https://en.wikipedia.org/wiki/Emissivity

In method 3 the bottom surface of the roof deck is covered with material that has a lower emissivity than the roof deck.

Searching for information about this method I found:

Thermal Proof That Foil Radiant Barriers Don’t Work Directly Under Roofing Shingles

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1 hour ago, willi2006 said:

Okay, guess now I understand there's a misunderstanding. Or better misleading use of terms.

Radiant barrier is, e.g. Wikipedia:

"A radiant barrier is a type of building material that reflects thermal radiation and reduces heat transfer."

https://en.wikipedia.org/wiki/Radiant_barrier

Emissivity is e.g. Wikipedia:

"The emissivity of the surface of a material is its effectiveness in emitting energy as thermal radiation."

https://en.wikipedia.org/wiki/Emissivity

In method 3 the bottom surface of the roof deck is covered with material that has a lower emissivity than the roof deck.

Searching for information about this method I found:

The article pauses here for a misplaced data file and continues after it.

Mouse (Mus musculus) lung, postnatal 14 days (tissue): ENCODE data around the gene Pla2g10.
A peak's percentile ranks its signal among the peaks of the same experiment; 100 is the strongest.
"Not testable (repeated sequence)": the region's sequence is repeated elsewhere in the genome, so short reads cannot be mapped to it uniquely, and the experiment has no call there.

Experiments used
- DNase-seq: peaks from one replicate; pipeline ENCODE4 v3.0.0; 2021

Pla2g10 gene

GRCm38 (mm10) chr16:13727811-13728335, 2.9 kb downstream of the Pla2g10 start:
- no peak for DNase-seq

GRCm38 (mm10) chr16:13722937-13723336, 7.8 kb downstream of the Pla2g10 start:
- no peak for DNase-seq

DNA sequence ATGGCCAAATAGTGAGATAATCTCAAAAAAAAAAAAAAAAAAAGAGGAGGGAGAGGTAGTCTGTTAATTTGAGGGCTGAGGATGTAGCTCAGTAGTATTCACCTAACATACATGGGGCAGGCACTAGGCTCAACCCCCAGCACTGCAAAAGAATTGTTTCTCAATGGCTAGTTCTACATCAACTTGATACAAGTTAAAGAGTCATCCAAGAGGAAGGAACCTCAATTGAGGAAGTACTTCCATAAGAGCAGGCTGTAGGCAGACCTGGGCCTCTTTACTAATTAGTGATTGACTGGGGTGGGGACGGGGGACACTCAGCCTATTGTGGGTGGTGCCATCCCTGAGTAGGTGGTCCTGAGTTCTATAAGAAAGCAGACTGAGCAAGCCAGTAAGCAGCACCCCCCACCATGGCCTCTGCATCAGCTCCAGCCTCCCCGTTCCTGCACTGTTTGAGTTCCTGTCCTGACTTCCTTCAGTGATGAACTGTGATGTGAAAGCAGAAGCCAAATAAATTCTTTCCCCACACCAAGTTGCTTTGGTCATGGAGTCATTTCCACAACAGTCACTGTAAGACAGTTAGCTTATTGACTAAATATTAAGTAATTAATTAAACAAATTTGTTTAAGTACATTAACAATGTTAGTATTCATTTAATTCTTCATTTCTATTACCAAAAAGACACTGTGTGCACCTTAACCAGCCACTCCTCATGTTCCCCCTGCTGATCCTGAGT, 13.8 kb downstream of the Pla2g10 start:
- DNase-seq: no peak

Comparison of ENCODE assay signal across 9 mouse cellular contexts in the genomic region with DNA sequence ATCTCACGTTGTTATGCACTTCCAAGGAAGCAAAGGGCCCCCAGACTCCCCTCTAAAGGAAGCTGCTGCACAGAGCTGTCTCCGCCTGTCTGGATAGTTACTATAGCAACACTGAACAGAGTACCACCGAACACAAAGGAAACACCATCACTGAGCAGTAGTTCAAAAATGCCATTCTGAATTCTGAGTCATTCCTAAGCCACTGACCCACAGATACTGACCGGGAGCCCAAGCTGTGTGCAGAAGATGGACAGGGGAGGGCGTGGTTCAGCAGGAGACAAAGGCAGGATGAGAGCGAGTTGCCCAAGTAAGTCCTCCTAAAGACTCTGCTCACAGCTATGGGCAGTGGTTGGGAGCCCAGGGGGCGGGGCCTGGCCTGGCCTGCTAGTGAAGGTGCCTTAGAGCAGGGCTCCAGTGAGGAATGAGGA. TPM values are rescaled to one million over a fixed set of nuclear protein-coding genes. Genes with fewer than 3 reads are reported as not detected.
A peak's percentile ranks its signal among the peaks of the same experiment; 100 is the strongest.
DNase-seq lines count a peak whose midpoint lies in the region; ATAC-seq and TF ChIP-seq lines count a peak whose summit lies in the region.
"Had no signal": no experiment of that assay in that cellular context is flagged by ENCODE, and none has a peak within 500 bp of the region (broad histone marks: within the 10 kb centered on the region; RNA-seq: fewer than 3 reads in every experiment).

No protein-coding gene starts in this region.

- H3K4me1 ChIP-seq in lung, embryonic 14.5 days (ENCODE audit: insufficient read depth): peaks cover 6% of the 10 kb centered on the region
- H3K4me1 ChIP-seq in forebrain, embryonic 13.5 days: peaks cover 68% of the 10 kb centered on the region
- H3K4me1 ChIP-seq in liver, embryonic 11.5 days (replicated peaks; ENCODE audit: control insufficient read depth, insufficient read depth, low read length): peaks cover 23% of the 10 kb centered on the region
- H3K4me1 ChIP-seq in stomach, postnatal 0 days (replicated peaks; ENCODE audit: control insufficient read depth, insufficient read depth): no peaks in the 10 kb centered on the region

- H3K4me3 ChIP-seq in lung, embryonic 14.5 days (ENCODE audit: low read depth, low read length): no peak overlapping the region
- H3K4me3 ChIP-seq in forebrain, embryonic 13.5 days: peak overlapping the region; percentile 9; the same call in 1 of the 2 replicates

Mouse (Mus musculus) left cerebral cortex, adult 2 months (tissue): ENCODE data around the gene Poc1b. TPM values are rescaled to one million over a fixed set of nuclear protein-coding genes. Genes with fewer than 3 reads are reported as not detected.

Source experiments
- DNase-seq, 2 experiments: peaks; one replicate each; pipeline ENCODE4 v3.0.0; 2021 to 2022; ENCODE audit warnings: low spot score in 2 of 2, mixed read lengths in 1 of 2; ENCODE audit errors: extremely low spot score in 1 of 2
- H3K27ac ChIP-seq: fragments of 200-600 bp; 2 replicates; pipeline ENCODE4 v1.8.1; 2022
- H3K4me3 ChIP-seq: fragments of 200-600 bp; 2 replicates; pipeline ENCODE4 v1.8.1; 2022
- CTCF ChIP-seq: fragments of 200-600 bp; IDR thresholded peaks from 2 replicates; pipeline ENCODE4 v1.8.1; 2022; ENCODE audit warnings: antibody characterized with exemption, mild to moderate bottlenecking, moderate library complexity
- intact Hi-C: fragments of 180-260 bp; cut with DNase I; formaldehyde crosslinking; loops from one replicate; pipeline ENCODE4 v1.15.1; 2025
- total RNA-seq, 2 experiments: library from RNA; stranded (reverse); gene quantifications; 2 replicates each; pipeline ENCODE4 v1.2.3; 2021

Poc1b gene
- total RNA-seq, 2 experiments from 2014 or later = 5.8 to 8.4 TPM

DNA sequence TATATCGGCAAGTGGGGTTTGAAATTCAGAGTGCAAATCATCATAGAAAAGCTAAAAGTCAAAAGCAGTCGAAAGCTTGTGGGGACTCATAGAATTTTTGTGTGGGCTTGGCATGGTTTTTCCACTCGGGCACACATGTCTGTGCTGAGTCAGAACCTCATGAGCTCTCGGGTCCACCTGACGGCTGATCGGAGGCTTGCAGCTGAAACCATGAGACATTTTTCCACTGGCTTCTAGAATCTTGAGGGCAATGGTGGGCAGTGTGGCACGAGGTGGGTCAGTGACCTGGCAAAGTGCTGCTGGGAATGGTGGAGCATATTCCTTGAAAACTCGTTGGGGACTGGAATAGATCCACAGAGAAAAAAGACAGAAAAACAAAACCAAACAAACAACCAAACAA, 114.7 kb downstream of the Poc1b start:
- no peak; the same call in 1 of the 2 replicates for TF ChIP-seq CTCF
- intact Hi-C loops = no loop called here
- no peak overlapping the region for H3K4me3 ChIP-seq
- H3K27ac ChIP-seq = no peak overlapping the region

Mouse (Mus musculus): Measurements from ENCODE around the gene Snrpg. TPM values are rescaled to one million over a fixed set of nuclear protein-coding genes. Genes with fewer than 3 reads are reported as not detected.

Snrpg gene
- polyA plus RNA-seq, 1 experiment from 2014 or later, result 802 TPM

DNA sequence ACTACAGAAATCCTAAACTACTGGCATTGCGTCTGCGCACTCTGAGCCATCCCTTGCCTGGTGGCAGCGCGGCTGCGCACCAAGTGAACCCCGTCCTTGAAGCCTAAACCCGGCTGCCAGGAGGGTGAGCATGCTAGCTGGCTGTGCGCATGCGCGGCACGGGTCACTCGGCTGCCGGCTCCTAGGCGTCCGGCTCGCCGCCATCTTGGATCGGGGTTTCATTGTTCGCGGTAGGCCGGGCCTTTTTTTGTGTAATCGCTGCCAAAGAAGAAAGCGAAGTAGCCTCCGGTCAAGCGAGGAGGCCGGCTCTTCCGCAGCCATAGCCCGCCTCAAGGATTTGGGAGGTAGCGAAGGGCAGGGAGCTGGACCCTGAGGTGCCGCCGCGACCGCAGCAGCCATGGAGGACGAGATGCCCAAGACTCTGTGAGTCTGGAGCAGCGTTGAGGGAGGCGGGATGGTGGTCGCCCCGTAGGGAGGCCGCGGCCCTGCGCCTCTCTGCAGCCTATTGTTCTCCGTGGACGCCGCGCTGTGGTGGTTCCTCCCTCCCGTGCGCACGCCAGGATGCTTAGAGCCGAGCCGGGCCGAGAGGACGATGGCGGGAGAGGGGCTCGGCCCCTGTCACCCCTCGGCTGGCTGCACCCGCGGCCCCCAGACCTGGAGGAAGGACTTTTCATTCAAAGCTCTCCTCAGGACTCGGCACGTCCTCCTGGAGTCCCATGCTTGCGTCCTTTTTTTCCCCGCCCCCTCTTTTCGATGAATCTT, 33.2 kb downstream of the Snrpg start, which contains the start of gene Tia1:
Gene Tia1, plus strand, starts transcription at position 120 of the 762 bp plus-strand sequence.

Thermal Proof That Foil Radiant Barriers Don’t Work Directly Under Roofing Shingles

OK you seem to understand that there are 2 different, but related, properties of silver (aluminium) foil. Both of them require an air space to function. (No airspace no radiated heat, as the example video explains) Both can function without an airspace on the reverse side. If you have double sided foil you can employ both properties. If you have the cheaper single sided then the most effective way (because of dust) is to use the low emissive property.

 

All factory installed foam insulation with foil uses the low emissive property of the foil. No factory installed insulation (in Thailand) uses the reflective properties. It all works, some better than others.

 

None/few of the explanations use terms that make clear which properties are functioning as they mix the terms (possibly scientifically correctly but leading to immense confusion) .